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Ever since Sandy Hook, gun reform talk comes up in every political conversation and since we are at the beginning of a legislative cycle, every politician across the board is pledging to do something to cut down gun violence.  
But in the end, very little is going to be done that will actually work to stop another Sandy Hook.  It's going to be a lot of talk but little substantive action.

Why do I think that?
First of all, no matter what the people think or pundits say, Republicans are not going to pass anything that resembles gun control.   Even as the tv plays in the background, the House GOP is simply saying they aren't going to work on it until the Senate passes something.   Even if something gets passed in the Senate, it won't go through the house again without amendments.  And once again we will be held up in bill purgatory.  
Why? Because MOST mass murderers obtain their guns through legal methods.  By this I mean, they get them from someone who bought them legally.  The shooter in Sandy Hook took his mother's guns.  The ex-con in Ohio had someone else buy them.   Very seldom do we here about these murderers having an illlegal gun bought under the counter.  Unless you have a mind reader machine, that can read someone's mind at the time they purchase a gun, you can't tell if someone is buying a gun for hunting or protection or whether they are buying a gun for someone else.  Look, I'm not a gun advocate but I don't believe tougher laws will stop these incidents.  Restricting possession of assault weapons most likely would limit injuries and/or fatalities, but it won't stop someone who sets out to kill.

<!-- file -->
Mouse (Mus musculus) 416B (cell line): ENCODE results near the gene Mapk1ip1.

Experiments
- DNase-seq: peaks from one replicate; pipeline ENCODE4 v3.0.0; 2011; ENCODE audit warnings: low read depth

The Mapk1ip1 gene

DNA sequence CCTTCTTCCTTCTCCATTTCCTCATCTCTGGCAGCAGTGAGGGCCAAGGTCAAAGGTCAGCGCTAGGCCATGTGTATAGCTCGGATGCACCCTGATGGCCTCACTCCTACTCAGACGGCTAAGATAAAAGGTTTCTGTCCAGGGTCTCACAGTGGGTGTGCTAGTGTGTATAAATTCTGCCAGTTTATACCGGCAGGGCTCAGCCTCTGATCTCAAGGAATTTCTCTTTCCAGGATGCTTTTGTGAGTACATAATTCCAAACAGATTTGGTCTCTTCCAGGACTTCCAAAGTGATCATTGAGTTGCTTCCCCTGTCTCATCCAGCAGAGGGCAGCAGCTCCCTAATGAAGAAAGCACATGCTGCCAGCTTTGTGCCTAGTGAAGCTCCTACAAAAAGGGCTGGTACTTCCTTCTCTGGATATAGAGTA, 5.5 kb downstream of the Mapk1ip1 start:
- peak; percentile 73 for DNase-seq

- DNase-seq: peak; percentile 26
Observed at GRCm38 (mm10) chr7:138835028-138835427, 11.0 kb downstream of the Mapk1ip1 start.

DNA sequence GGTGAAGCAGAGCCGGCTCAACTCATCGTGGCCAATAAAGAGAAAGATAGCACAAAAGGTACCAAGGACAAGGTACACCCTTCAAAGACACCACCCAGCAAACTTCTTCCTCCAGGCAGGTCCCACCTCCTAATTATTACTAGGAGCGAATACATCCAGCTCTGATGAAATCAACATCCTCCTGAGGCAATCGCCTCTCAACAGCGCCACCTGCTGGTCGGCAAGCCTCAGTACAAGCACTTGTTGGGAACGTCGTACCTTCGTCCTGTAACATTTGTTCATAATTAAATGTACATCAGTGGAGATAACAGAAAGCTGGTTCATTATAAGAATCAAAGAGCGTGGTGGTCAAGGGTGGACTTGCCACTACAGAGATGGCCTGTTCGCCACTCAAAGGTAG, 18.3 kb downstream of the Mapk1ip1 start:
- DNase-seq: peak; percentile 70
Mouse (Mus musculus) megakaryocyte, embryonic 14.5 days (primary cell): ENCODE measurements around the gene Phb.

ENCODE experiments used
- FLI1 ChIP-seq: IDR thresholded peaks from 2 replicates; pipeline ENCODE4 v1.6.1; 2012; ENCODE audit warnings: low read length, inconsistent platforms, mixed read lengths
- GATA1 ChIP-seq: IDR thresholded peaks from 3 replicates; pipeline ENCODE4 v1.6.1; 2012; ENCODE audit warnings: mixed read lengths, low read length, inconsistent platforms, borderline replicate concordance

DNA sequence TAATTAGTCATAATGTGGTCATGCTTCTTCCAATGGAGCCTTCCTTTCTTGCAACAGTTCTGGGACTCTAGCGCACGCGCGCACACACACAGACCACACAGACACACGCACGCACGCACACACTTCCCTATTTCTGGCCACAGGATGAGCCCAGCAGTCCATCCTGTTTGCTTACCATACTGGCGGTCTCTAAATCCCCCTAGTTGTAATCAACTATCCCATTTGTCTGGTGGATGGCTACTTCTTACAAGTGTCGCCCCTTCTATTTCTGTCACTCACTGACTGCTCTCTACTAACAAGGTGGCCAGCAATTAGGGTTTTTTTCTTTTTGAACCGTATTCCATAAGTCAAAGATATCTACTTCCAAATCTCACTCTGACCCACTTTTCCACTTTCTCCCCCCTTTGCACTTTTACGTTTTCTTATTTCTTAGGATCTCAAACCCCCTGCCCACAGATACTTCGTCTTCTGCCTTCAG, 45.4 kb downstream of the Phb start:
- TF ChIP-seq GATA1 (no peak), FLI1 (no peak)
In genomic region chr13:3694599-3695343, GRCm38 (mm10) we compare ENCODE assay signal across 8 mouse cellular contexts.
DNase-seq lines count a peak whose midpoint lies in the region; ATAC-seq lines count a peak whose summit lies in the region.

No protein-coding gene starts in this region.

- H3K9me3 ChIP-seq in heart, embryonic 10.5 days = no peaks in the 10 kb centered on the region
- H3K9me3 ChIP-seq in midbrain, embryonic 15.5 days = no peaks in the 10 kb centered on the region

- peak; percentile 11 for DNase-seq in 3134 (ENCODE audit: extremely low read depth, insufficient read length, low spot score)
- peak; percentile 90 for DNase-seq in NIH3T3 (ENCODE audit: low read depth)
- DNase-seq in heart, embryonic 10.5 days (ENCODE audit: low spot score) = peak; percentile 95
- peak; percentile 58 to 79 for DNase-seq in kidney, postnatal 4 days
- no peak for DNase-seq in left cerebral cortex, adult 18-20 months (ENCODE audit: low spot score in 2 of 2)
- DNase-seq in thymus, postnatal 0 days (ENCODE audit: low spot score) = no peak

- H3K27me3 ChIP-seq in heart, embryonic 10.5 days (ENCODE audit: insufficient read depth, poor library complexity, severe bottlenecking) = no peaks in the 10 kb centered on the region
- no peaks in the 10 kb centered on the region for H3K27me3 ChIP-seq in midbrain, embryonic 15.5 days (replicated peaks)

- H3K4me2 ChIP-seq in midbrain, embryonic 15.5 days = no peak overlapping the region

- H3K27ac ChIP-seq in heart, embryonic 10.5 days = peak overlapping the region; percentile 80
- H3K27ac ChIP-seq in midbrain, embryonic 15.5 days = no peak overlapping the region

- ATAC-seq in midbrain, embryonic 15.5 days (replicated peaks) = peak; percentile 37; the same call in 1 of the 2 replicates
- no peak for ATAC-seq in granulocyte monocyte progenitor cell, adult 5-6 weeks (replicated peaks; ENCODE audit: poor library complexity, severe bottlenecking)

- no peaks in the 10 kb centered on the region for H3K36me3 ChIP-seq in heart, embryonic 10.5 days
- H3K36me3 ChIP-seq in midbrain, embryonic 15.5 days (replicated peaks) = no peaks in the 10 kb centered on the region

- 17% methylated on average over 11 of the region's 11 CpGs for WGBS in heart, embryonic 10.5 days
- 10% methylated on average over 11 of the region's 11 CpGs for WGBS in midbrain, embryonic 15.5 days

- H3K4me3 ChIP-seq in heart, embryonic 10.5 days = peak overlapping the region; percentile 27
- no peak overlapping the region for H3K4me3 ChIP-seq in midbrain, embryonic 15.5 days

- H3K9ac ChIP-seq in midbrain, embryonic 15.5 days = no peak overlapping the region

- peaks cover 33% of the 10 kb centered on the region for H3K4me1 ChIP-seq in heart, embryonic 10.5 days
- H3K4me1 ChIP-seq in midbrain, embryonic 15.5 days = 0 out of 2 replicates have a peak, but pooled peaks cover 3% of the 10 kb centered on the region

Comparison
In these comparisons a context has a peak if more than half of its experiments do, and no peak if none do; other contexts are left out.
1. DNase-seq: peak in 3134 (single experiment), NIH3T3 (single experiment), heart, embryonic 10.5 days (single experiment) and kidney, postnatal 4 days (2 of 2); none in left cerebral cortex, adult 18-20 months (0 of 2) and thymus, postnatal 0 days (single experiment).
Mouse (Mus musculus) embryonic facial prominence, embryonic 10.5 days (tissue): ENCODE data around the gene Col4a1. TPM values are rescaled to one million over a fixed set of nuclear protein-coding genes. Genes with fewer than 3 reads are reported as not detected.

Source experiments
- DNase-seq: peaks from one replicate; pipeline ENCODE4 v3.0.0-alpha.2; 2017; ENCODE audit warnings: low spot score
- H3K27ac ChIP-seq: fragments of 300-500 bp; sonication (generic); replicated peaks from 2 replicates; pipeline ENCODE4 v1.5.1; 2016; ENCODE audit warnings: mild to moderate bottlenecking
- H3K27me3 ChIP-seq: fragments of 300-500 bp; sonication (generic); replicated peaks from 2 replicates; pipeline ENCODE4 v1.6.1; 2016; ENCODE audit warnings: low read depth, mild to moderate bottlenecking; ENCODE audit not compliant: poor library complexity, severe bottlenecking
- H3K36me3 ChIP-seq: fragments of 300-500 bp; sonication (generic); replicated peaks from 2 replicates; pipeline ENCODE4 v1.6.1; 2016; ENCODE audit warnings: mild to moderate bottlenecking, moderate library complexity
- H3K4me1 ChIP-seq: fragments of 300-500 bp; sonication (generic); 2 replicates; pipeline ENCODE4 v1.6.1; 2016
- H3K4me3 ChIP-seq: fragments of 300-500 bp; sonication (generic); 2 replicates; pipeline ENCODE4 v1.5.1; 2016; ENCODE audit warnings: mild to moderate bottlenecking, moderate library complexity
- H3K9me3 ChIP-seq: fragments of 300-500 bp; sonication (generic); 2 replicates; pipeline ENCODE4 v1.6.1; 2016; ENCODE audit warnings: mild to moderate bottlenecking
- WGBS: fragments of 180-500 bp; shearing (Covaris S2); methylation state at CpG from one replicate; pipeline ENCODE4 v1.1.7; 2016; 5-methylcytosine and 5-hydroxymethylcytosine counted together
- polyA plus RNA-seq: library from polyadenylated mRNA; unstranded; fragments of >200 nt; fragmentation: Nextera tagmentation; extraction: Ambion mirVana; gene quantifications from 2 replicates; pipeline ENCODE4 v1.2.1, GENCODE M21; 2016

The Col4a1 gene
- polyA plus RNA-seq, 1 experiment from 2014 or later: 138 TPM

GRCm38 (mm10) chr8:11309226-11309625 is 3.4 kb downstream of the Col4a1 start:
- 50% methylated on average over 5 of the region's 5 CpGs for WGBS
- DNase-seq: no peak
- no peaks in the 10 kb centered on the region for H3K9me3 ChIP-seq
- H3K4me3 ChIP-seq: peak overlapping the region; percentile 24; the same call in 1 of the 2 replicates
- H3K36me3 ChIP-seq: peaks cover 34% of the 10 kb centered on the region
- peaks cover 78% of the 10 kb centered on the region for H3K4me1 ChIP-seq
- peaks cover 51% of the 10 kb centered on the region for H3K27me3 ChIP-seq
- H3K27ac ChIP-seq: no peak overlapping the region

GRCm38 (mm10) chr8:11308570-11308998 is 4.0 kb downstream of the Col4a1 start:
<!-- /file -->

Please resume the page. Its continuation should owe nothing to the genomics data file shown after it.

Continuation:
So all this gun reform, although it has the best of intentions, is just talk because it makes for good political  conversation.  However, it is out of touch with reality so it is more of a diversion.  
Same goes for this video game argument.  This argument came out after Columbine since those shooters played a lot of violent video games.   It's not really a valid argument though.  
Someone pointed out that other countries like Japan play these violent video games with the same fervor and they don't have the same violence in their country because of strict access to guns.  
There are millions of people who either play or have played violent video games but don't go out and kill people.  And there are plenty of people who kill people who don't play a lot of violent video games.  
How about talking about the violence on TV?  As first generation TV viewer I must have witnessed at least a million acts of violence on TV, maybe more.   TV desensitizes people way more than violent video games but no one is talking about taking responsibility for the violence on TV and at movies.